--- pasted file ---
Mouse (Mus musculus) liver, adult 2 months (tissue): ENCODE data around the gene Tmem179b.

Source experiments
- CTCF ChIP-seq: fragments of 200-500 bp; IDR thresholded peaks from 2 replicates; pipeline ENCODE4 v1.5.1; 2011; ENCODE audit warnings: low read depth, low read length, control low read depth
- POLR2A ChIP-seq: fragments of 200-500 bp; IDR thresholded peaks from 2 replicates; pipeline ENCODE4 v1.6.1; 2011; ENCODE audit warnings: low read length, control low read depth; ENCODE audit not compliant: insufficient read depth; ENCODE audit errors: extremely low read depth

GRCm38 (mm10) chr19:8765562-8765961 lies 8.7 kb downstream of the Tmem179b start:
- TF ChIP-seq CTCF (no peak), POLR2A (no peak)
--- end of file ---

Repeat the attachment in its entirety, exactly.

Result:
Mouse (Mus musculus) liver, adult 2 months (tissue): ENCODE data around the gene Tmem179b.

Source experiments
- CTCF ChIP-seq: fragments of 200-500 bp; IDR thresholded peaks from 2 replicates; pipeline ENCODE4 v1.5.1; 2011; ENCODE audit warnings: low read depth, low read length, control low read depth
- POLR2A ChIP-seq: fragments of 200-500 bp; IDR thresholded peaks from 2 replicates; pipeline ENCODE4 v1.6.1; 2011; ENCODE audit warnings: low read length, control low read depth; ENCODE audit not compliant: insufficient read depth; ENCODE audit errors: extremely low read depth

GRCm38 (mm10) chr19:8765562-8765961 lies 8.7 kb downstream of the Tmem179b start:
- TF ChIP-seq CTCF (no peak), POLR2A (no peak)